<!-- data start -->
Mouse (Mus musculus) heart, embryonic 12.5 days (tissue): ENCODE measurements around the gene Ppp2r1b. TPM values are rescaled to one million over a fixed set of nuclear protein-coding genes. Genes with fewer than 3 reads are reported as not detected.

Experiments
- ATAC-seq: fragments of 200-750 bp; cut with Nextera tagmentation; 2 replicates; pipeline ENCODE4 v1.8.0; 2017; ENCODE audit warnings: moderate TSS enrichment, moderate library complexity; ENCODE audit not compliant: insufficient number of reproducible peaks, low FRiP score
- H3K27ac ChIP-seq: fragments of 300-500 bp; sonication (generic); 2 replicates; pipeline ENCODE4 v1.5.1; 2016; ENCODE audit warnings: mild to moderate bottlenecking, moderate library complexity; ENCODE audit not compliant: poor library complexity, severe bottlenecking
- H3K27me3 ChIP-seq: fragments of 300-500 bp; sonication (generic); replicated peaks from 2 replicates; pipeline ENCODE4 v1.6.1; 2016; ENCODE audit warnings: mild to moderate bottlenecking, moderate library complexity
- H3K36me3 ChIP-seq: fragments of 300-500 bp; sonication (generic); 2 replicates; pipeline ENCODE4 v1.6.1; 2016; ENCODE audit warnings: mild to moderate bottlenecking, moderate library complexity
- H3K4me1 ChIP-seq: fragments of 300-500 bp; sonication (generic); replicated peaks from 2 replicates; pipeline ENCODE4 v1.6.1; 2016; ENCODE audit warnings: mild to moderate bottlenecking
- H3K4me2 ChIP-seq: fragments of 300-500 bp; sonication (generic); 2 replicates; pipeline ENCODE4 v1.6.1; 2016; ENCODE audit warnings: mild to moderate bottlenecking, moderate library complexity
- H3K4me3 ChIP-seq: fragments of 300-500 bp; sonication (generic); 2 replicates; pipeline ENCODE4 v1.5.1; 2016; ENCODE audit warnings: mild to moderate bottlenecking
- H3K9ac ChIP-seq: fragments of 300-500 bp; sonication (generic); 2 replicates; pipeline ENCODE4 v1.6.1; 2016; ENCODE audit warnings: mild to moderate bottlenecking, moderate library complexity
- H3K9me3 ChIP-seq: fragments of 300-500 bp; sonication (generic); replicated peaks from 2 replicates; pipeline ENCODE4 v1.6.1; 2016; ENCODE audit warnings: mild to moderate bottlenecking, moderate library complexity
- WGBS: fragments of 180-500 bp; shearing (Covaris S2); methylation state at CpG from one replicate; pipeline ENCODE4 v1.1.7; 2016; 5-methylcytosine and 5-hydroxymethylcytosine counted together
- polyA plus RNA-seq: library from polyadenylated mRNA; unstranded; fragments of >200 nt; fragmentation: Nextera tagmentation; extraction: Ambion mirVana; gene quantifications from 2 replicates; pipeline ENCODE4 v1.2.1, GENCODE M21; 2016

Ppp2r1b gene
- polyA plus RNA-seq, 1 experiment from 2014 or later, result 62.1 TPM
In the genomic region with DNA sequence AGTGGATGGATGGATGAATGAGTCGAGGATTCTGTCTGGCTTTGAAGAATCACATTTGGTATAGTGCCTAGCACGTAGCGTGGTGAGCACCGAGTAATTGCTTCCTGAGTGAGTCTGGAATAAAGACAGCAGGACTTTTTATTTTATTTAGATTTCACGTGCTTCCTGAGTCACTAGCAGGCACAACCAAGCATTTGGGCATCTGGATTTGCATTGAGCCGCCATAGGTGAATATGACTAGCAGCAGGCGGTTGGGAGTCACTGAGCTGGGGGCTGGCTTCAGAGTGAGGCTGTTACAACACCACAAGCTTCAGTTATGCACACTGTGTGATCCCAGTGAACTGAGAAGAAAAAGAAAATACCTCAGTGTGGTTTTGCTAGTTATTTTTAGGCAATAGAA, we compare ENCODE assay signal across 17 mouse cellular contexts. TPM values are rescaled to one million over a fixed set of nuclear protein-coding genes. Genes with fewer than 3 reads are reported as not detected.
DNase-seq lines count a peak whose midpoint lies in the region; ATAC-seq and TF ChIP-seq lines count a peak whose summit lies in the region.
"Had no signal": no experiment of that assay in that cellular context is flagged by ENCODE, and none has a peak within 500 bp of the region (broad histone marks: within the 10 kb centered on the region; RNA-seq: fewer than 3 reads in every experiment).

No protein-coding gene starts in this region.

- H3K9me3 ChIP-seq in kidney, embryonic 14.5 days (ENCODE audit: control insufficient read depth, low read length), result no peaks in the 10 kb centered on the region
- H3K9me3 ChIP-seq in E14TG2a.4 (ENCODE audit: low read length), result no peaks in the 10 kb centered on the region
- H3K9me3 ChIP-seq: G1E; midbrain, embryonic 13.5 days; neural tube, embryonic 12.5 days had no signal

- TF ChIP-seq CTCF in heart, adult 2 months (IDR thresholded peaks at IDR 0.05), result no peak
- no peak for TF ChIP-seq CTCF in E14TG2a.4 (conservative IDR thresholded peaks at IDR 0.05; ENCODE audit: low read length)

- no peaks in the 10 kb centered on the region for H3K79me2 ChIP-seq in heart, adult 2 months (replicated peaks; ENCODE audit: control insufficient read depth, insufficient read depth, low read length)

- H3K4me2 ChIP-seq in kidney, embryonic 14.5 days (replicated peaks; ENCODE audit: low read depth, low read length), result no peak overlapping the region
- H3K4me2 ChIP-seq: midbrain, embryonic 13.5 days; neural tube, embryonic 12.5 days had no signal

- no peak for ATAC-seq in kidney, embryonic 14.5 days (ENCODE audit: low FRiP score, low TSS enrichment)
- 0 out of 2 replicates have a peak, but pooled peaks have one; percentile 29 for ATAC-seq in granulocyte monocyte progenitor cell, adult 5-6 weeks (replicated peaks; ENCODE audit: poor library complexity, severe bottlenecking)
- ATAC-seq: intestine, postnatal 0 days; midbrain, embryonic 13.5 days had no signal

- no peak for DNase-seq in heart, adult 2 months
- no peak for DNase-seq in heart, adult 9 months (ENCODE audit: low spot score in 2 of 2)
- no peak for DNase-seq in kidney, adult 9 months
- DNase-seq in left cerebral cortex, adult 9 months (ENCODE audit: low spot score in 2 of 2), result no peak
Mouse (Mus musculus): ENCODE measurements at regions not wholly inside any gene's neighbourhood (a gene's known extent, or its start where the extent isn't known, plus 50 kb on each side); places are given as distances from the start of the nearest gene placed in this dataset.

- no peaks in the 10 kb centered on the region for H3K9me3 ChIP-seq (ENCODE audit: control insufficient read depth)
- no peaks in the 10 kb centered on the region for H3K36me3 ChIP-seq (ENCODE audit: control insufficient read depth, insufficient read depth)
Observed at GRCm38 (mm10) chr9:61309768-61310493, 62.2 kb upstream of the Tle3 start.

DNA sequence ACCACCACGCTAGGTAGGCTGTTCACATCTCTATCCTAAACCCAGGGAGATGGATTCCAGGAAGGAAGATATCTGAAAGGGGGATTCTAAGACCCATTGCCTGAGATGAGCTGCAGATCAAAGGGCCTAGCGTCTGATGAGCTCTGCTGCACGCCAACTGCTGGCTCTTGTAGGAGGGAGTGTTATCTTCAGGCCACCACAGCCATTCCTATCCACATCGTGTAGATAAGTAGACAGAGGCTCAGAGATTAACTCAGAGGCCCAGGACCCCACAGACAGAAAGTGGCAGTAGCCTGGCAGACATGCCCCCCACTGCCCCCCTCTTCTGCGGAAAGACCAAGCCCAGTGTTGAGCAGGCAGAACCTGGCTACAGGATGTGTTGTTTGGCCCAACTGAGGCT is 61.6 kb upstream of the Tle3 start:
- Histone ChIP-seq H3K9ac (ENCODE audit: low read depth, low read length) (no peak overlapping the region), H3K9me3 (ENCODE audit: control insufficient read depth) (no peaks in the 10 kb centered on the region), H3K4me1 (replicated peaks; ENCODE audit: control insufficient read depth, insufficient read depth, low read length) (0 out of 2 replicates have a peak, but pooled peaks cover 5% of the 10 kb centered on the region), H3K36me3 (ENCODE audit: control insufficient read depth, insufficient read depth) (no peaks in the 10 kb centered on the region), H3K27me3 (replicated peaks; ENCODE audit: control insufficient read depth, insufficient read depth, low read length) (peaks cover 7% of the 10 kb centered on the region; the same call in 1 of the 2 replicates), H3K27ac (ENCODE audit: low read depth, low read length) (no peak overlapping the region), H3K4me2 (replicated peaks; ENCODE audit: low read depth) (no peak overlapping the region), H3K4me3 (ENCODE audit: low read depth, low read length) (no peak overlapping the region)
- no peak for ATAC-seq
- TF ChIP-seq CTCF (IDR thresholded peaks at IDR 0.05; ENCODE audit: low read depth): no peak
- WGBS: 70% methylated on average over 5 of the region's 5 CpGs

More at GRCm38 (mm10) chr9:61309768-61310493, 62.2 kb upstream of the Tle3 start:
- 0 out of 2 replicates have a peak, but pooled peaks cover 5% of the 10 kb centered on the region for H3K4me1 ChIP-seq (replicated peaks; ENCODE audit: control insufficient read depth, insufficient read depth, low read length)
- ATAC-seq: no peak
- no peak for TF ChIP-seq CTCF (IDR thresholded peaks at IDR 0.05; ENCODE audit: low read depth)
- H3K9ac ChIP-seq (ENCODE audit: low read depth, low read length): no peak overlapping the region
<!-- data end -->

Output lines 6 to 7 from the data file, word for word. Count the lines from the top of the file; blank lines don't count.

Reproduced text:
- H3K36me3 ChIP-seq: fragments of 300-500 bp; sonication (generic); 2 replicates; pipeline ENCODE4 v1.6.1; 2016; ENCODE audit warnings: mild to moderate bottlenecking, moderate library complexity
- H3K4me1 ChIP-seq: fragments of 300-500 bp; sonication (generic); replicated peaks from 2 replicates; pipeline ENCODE4 v1.6.1; 2016; ENCODE audit warnings: mild to moderate bottlenecking